Each plant in your garden is likely to have a different reaction to the incoming cold fronts. When the weather dips below freezing for the first time, you may see some of your least cold-hardy plants die off. You will also have plants that are "root hardy," in the sense that their roots will hold on much longer in cold weather than their leaves. Finally, there are some plants that will go so dormant during the cold season that they'll return strong and proud in the spring. However, as you find yourself in the in-between space, when hard frosts aren't happening yet but a few snow flurries are coming down, it's wise to know the difference between frost and snow when your garden is vulnerable.

Difference Between Frost and Snow in the Garden

While frost comes in many forms, but it typically adheres to plants and hurts them as soon as it gets onto stems and leaves. Frost is damaging because of how harsh and heavy it is Snow, on the other hand, is generally light and traps a large amount of air as it gently builds up on your garden. Because of this, snow can actually create a barrier between the cold air and the slightly-warmer ground just like the insulation in your household walls. The earliest snows in your season are only likely to protect your plants through insulation, rather than creating the kinds of leaf damage and stem breaking that a hard freeze will create via frost.

Some cold-hardy plants such as various brassicas, will survive just fine under a snow, provided the outside temperature isn't dropping quickly. Frost, however, is likely to damage your plants. Rather than being disappointed, focus on removing frost-damaged leaves and stems and giving the rest of the plant a chance to stay alive for the remaining part of the season. It may not seem like much, but doing that work buys you a few extra days which means you get that many more days to reach peak harvest on a veggie or two.

Snowed In = Not So Good

Man Plowing Heavy Snow in Yard

The more snow you get, though, the more danger you'll encounter. For one, the heavy snow can eventually break stems and snap leaves. At the same time, the more encased your plants are in snow, the more likely that the snow will stick around long enough to send a chill to the core of the plants. Once you've got more than a dusting, or snowfall greater than an inch or two, your most delicate plants will feel the effects. Use your best judgement when deciding to leave certain plants out or to bring them indoors. If your area has a pattern of snow becoming heavier and heavier as the season goes on, don't bet on many of your outdoor plants to survive if they're left exposed. That being said, your cold-hardy plants will simply go dormant, and after the winter's chills they will return!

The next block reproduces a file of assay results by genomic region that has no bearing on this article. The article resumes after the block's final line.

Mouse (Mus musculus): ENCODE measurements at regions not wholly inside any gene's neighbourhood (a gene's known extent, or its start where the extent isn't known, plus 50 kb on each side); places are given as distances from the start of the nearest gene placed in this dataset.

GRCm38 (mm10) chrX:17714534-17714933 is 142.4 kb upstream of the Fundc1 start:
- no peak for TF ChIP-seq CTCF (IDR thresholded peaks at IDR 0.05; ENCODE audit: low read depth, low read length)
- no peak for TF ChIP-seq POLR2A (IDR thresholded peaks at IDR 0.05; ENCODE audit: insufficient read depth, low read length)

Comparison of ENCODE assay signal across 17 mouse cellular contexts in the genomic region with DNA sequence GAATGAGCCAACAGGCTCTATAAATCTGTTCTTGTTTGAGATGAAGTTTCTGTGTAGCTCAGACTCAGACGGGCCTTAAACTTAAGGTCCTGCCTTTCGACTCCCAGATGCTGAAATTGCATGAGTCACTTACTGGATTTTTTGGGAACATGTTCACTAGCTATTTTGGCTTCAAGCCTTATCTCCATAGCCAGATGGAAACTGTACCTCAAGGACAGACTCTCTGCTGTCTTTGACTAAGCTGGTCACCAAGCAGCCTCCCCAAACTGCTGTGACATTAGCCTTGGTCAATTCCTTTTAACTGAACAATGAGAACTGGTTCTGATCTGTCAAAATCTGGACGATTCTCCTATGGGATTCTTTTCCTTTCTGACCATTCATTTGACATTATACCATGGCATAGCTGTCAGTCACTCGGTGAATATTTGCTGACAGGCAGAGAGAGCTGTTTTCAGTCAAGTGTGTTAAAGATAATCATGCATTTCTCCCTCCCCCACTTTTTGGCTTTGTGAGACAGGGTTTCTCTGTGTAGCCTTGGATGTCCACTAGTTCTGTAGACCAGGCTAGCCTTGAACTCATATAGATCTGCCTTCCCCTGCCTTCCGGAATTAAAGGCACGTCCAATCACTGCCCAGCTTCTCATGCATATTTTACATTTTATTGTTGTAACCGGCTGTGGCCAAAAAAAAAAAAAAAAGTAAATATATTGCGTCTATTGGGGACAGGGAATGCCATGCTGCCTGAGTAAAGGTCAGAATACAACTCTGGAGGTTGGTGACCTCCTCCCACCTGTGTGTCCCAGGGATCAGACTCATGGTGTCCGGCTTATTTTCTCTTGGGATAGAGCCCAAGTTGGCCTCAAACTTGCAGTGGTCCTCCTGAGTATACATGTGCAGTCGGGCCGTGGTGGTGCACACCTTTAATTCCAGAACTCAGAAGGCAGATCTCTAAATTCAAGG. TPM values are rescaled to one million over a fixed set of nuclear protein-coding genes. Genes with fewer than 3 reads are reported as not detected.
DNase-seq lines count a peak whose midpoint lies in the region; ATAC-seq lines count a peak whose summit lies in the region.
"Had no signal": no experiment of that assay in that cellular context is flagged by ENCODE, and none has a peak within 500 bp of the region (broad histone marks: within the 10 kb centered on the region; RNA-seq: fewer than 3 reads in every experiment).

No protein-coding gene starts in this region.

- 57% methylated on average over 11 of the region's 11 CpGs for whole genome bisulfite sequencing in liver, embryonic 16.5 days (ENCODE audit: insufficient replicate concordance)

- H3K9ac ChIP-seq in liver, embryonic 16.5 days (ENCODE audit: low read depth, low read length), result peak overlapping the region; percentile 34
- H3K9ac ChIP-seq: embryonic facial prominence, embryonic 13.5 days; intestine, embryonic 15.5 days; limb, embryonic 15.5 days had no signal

Don't Confuse Frost and Snow

Frosted Leaves

Paying attention to the weather forecast can be a good way to know whether your plants are likely to get a quick, fluffy dusting of snow, or a gripping frost that breaks down the cell walls in your plants. Make sure that you know how the soil temperature has been responding so far: a frost in the middle of winter when the ground is already frozen will have a very different effect than the first frost before the ground has had a problem.

No matter whether snow is there to keep your plants safe or frost is there to freeze up your leaves, there are some surefire moves that will help your garden to survive both of these chilly precipitates.

First, choosing your plants based on the hardiness zone of your area is your absolute best way to make sure you aren't losing garden plants that you hoped to have live longer. It's wise to know if you are on the outer edge of a hardiness zone too if you know that an early frost or snow will leave you heartbroken.

Second, for your favorite more temperate plants, choose beautiful containers in which to plant, rather than direct seeding into the ground or raised beds. This way, when the cold weather comes to call, you can transport your plants indoors to keep them from frost. Much of the first frost and snow of the season will happen overnight, and keeping your plants indoors overnight can extend their daytime outdoor life much longer.

Safety Move For All Garden Foes: Covering Your Plants

Trees and bushes wrapped in garden fabric in the snow

Whether a heavy snow or a deep frost, one of the best ways to protect your plants is to think about the kinds of covering you can place over the plants after dark and remove in the morning. Garden fabric, cardboard boxes, tarps, or clear plastic totes can all provide a little bit of safety by being the material that frost will adhere to; these same items can hold up the weight of a heavy snow off the plants. Specialized structures like cold frames or greenhouses are also viable options if you have the time to prepare or assemble one. They cannot stop every frost or snow from freezing your plants, but they can help during the transitional period where a little effort can save your plants for a few more days or weeks!